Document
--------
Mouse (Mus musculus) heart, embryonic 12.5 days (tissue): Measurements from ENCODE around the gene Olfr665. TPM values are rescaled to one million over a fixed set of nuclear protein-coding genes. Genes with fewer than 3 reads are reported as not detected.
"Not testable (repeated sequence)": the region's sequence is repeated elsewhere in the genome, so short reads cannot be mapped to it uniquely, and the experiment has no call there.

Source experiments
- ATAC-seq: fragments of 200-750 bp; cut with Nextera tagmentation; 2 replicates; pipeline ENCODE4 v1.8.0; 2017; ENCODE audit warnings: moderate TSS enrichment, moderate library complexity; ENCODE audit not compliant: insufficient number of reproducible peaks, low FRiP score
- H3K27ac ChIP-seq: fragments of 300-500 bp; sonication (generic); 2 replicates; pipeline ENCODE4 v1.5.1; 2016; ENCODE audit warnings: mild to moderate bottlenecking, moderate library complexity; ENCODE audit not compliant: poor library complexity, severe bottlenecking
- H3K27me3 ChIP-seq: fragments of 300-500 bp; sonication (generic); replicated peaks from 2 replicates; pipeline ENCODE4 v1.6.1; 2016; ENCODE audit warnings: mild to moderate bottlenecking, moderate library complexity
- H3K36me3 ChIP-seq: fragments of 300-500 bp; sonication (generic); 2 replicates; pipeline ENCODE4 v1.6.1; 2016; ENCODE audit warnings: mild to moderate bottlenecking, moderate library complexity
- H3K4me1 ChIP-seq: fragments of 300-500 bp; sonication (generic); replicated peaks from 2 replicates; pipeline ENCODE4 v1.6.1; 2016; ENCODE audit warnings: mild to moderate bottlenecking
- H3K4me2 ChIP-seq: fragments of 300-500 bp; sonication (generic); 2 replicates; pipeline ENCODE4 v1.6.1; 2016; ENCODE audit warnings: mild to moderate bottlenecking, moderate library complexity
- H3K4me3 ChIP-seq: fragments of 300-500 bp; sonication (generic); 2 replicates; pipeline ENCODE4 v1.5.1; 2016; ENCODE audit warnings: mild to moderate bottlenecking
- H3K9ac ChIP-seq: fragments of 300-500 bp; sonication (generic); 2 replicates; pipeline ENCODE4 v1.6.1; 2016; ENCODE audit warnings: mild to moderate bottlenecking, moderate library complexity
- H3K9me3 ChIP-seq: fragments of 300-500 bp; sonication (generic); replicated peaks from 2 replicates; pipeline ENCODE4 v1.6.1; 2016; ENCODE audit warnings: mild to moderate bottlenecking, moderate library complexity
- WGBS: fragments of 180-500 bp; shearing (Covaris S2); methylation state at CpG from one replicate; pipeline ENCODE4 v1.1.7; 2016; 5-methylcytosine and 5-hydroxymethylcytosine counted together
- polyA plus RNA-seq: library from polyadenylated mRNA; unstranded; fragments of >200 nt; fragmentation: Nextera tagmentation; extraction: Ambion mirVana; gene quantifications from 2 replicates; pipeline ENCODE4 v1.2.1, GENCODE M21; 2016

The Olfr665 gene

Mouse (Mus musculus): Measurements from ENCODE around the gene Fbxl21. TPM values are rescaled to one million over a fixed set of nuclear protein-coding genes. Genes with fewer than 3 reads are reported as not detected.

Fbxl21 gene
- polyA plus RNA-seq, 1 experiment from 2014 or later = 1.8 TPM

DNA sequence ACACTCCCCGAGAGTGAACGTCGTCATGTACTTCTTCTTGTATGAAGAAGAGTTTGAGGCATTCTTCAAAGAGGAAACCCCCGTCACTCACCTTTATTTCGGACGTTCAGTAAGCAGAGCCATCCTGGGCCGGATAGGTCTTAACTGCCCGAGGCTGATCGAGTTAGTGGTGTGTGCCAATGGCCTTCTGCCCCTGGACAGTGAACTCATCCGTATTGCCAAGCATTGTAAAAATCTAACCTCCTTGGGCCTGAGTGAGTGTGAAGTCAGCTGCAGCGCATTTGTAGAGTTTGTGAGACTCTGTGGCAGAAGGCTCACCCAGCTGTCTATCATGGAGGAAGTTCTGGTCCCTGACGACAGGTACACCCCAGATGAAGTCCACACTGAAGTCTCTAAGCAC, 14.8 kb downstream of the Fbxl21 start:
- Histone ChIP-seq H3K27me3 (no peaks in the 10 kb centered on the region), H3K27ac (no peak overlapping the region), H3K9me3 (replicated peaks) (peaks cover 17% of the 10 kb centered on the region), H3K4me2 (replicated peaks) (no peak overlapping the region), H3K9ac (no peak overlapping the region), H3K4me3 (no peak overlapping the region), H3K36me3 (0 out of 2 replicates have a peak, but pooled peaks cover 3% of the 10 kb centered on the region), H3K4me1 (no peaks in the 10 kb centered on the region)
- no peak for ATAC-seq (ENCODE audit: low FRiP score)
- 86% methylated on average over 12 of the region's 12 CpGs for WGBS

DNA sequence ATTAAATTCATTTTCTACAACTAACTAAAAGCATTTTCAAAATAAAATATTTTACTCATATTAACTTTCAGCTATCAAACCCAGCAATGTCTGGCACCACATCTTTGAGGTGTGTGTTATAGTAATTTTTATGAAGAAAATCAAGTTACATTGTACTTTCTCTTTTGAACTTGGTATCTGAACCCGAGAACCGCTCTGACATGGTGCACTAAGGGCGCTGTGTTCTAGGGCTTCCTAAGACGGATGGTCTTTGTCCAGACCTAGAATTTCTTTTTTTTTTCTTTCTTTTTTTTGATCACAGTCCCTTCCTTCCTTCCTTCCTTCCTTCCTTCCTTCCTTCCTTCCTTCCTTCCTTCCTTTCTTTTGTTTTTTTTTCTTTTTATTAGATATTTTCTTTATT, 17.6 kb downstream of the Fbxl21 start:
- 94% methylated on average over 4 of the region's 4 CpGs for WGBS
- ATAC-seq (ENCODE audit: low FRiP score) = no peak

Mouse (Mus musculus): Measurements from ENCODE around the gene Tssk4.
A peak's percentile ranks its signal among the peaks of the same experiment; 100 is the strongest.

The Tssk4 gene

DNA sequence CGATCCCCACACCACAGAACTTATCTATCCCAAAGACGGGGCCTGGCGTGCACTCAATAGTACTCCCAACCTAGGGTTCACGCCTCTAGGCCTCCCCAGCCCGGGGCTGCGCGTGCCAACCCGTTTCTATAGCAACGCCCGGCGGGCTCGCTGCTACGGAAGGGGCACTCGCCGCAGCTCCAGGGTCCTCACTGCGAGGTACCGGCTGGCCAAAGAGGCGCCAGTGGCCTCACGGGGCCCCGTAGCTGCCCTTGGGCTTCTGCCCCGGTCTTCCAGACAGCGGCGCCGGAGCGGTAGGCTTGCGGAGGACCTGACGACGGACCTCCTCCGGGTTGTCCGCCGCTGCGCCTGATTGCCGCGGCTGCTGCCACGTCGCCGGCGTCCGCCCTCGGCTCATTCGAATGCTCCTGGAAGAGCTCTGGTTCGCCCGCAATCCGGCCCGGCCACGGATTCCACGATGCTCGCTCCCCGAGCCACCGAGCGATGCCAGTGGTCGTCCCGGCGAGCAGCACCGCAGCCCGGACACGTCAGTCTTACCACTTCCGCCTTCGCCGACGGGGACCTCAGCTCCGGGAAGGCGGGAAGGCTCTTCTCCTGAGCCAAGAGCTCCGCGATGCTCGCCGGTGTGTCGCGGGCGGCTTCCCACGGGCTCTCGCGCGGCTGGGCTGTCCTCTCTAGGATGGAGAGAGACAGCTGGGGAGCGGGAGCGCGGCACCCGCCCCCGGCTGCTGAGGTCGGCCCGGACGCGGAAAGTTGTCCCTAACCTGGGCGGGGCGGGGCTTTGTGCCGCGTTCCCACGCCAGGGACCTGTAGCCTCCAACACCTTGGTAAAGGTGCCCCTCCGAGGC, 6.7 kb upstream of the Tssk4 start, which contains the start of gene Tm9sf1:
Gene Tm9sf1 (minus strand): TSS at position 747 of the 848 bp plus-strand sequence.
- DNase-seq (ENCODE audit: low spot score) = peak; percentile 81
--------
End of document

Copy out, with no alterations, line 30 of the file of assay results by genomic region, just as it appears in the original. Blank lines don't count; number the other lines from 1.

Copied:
Gene Tm9sf1 (minus strand): TSS at position 747 of the 848 bp plus-strand sequence.